I’ve just come across a very interesting edge case in the perennial issue “What is an English word?” I almost hate to post about it, because by doing so I’m ruining the pristine Google results, which at present consist of three hits: Politics in the Rural Society, by P. M. Jones (“Pockets of preciputary practice existed in the North, notably in Picardy and Flanders”); A History of the Family, Vol. 2: The Impact of Modernity, ed. Andre Burguiere, Christiane Klapisch-Zuber, Martine Segalen, and Francois Zonabend (“It is also clear that the preciputary system which dominated in southern France was related to the stem family”); and “From mother to daughter: The transmission of fertility” by Agnès Fine, Véronique Moulinié, and Jean-Claude Sangoï (“However, in the Haut-Comminges, when inheritance is preciputary, it lends no systematic advantage to the eldest son”). From those quotes it sounds like an ordinary word, perhaps a little specialized (I’m pretty sure no one reading this will know what it means) but a member in good standing of the English word-hoard. And yet it is not in any English dictionary, not even in the remote reaches of the OED (an advanced search turns up no results), and three Google hits is essentially zero as far as frequency of use is concerned.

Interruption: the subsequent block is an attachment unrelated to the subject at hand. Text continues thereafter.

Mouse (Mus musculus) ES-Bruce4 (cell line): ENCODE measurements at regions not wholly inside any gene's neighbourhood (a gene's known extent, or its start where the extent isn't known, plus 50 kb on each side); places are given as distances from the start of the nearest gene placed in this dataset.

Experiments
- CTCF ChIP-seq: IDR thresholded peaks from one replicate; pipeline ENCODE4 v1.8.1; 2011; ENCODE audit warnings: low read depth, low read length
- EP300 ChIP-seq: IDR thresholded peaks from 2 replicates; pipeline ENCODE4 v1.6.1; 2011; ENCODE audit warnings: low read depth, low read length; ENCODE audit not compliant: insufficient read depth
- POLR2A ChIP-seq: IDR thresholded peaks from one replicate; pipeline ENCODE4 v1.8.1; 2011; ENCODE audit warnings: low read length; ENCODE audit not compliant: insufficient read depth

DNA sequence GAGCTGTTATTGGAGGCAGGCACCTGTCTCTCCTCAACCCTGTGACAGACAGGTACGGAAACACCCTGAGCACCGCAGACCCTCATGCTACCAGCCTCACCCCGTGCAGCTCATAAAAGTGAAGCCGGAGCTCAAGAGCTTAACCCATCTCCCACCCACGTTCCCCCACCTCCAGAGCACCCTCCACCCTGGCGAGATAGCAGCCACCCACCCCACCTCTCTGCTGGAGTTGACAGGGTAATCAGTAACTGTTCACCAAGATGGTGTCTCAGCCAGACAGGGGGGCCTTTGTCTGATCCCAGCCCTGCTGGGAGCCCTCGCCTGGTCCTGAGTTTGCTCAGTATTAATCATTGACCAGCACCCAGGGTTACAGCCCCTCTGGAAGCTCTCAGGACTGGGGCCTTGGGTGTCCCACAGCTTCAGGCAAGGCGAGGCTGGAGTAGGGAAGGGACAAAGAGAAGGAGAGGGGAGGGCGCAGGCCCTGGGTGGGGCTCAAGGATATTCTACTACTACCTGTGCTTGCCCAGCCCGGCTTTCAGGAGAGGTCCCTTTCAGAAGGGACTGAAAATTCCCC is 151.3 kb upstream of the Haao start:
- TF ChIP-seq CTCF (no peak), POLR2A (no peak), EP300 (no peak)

What does it mean, you ask? Well, it’s an anglicized form of French préciputaire (an adjective based on the noun préciput, from Latin praecipuum), so let’s turn to The Council of Europe French-English Legal Dictionary; on p. 89 we find “donation préciputaire – money, chattels or land which the surviving spouse is entitled to take from the community property before partition,” and on p. 226 “part préciputaire – gift to an heir out of an estate in addition to his share.” Apparently there is no other single-word English equivalent, using the French adjective would be awkward, and using a long periphrasis every time you want to deal with the concept would be even more so. So even though by all normal measures there is no English word “preciputary,” I am leaving it in the text I’m editing, and encouraging others to use it so its foothold will be less precarious (or précaire, as they say in France).